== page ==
World's Oldest Working Bookseller

More than a Centenary Birthday for Lila Weller!

I am a fortunate son; I received uncommonly interesting, open-minded and devoted parents. My parents were older than those of most of my peers, so it feels especially wonderful that I get to help my mom celebrate her 102nd birthday. Although as a 1960s vintage boomer, my sensibilities and tastes are different than my parents’, I believe we are a closer than ordinary family with our shared love of books and the sensibilities informed by their reading. I have worked in this bookstore and with my mother since my childhood, minus 12 years when she was caring for my dad following his retirement. A blog is typically too brief for a century-plus tale so I hope you’ll forgive my short rendering of my mom, Lila Weller’s long and interesting life.

She was born in Wenatchee, Washington on October 25th, 1915, the fifth and last child in a family that until Lila, had had only sons. Her father, a Swedish immigrant worked as Division Superintendent and Section Foreman for The Great Northern Railway. The family lived in a section house at the edge of town by the tracks. She lost her mother in 1920, when she was only four years old, to influenza near the end of the great pandemic. She read much and visited the local library frequently. She was especially fond of biographies and travel narratives. She remembers passing notes to a friend in town through a local switchman via the railway. Because of an uncle’s association, she joined the Rainbow Girls, a Masonic youth organization.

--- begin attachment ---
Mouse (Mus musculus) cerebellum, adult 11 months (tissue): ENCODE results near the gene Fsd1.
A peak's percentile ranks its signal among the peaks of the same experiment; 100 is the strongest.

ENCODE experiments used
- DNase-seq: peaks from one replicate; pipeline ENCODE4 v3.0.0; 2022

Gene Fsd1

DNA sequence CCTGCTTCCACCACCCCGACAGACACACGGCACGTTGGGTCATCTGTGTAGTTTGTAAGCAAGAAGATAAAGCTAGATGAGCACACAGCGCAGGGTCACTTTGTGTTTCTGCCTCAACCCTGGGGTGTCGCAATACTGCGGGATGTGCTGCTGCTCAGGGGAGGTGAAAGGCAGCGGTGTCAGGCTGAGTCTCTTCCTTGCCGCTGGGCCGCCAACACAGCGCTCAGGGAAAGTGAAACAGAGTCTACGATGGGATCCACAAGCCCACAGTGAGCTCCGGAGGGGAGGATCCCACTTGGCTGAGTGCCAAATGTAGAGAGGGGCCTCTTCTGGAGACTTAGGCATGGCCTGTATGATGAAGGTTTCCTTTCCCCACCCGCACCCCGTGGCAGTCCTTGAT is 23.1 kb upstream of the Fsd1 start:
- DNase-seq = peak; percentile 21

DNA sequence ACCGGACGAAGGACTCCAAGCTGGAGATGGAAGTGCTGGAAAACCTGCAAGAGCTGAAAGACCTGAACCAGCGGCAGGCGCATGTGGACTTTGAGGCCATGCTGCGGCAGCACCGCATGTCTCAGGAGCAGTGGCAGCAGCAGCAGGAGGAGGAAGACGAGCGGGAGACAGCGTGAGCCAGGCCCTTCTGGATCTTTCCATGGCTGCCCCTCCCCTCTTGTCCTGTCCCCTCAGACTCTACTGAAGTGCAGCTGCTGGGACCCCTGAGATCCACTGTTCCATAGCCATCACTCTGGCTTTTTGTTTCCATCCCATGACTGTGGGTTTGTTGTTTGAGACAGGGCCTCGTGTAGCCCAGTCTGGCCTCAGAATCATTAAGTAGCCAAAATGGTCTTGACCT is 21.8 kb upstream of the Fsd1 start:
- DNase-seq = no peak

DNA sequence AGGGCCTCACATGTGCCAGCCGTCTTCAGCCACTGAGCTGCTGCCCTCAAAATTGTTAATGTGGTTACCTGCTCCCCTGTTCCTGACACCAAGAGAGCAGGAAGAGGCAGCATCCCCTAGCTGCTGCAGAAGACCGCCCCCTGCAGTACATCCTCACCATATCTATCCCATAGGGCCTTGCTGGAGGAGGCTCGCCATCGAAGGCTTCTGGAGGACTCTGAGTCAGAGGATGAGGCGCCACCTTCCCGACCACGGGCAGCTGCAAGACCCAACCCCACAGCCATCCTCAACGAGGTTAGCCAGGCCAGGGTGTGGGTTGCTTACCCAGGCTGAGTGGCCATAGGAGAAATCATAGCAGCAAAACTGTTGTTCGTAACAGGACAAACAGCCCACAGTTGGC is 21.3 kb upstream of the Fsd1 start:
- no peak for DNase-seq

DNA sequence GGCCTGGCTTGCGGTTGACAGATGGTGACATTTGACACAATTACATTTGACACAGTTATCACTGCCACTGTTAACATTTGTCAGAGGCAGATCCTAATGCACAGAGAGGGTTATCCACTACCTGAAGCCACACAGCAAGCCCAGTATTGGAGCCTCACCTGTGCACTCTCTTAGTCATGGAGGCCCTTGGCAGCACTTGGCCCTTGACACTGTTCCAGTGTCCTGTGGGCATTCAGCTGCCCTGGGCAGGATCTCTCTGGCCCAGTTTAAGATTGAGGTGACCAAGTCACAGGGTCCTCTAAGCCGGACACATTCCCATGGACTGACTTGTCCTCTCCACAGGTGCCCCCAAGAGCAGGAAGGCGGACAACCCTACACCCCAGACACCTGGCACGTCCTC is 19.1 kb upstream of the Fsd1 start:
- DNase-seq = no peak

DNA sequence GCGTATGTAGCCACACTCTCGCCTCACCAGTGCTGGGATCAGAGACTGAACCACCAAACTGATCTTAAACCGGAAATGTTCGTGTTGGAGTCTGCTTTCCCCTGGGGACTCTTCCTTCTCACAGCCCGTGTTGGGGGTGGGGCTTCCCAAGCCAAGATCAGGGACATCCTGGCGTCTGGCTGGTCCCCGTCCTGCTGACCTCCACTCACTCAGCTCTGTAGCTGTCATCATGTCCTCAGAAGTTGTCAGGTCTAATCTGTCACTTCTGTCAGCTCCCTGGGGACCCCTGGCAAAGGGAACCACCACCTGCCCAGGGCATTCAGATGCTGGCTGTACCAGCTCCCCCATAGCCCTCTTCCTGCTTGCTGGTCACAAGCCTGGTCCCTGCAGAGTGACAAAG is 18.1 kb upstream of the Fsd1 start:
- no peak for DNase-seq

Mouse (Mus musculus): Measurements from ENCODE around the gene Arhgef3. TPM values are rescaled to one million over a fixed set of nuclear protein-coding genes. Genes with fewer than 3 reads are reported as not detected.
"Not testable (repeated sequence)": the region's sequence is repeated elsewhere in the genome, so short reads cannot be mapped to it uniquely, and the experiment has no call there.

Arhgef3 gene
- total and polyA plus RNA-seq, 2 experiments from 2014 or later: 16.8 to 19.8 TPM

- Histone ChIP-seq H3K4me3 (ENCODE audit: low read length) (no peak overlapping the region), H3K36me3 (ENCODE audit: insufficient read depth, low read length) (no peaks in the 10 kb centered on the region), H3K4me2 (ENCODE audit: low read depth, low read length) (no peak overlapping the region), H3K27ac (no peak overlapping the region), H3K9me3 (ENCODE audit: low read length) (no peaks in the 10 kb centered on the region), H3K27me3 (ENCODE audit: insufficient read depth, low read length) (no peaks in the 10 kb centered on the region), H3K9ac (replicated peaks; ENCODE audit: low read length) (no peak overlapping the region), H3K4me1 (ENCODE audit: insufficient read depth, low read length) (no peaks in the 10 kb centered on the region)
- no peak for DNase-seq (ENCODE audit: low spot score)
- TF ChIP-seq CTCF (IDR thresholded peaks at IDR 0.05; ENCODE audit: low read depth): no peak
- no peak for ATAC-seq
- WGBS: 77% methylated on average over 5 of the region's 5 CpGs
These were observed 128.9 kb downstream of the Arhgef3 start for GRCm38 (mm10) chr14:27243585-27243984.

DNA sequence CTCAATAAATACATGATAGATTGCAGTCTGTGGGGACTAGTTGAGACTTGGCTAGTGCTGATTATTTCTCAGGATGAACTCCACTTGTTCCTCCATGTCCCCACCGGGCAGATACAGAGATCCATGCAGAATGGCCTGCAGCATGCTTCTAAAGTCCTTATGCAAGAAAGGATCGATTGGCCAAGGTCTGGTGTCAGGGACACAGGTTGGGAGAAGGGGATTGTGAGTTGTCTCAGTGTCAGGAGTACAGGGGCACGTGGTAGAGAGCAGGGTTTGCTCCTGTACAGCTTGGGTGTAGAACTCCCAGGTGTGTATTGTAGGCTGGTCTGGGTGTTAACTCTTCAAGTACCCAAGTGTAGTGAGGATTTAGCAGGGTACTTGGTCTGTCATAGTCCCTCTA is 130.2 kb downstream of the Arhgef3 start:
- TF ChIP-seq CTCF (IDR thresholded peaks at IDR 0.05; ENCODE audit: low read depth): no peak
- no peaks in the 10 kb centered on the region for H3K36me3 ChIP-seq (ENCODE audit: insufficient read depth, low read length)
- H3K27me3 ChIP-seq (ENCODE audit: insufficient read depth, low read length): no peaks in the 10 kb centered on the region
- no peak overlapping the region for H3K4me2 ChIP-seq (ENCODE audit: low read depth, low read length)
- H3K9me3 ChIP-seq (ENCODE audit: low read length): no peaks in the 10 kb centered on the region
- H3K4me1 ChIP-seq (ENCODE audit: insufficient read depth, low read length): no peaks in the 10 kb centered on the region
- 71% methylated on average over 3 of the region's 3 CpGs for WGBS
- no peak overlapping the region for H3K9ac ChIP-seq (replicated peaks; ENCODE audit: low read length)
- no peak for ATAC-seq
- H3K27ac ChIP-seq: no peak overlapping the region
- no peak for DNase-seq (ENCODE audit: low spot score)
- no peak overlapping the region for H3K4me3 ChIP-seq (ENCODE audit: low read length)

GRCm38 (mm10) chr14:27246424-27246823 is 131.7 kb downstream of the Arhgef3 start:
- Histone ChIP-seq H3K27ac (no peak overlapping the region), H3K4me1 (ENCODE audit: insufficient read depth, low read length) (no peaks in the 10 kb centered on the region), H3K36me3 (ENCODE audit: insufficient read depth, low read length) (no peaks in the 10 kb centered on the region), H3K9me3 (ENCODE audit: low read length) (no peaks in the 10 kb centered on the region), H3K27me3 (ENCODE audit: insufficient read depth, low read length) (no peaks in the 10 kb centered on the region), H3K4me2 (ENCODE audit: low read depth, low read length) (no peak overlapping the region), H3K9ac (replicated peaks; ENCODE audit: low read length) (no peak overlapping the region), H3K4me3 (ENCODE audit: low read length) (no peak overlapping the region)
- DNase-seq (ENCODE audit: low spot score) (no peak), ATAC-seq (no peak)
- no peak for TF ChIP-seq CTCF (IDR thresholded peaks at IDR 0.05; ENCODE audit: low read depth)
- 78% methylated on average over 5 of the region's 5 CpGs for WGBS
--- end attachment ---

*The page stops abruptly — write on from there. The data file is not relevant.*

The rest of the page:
Lila was a good student, the salutatorian of her elementary school. She did very well in high school, finishing in the top 5% of her class and graduated in 1933 and proceeded to business college in Wenatchee. She couldn’t find work so, in 1936, she moved to Salt Lake City to live with her cousin who worked at Auerbach’s, a classy local department store I still miss. Lila got an office job there and joined a local chorus. A year later, she became bookkeeper for the Utah Poultry Producers. In 1938, she married Ellis Peck, a photographer, which, due to a depression-era law, forced her to quit working. A year later, he opened a photography studio where Lila worked retouching negatives and hand coloring photographs until 1948, when she and Ellis divorced. She worked as bookkeeper and secretary for an eye doctor in The Boston Building, where she met Margaret Smith, who became a life-long friend, de facto member of the Weller family, and a bookseller.

Late in 1949, Lila and a friend visited a fortune teller. At loose ends since her divorce, Lila asked if she would find a new place to live. The psychic told her she had a friend seeking a roommate. Lila met Lafaun at Owl Drug, on the ground floor of the Walker Bank Building, half a block west from Zion Bookstore. They decided to become roommates and took an apartment on 2nd Avenue and A Street. When Lafaun saw how many books Lila owned, she decided to introduce her to her bookseller friend, Sam Weller, who was running the bookstore his father had started in 1929, Zion Bookstore, located at 65 East 2nd South. When they went one evening to meet Sam, the women wore jeans, “which was not done.” The bookstore was closed for the night. Sam was engrossed in his work and covered in plaster dust. Lila and Lafaun browsed for a while and Lila began to feel ill. Sam offered a ride and drove them home.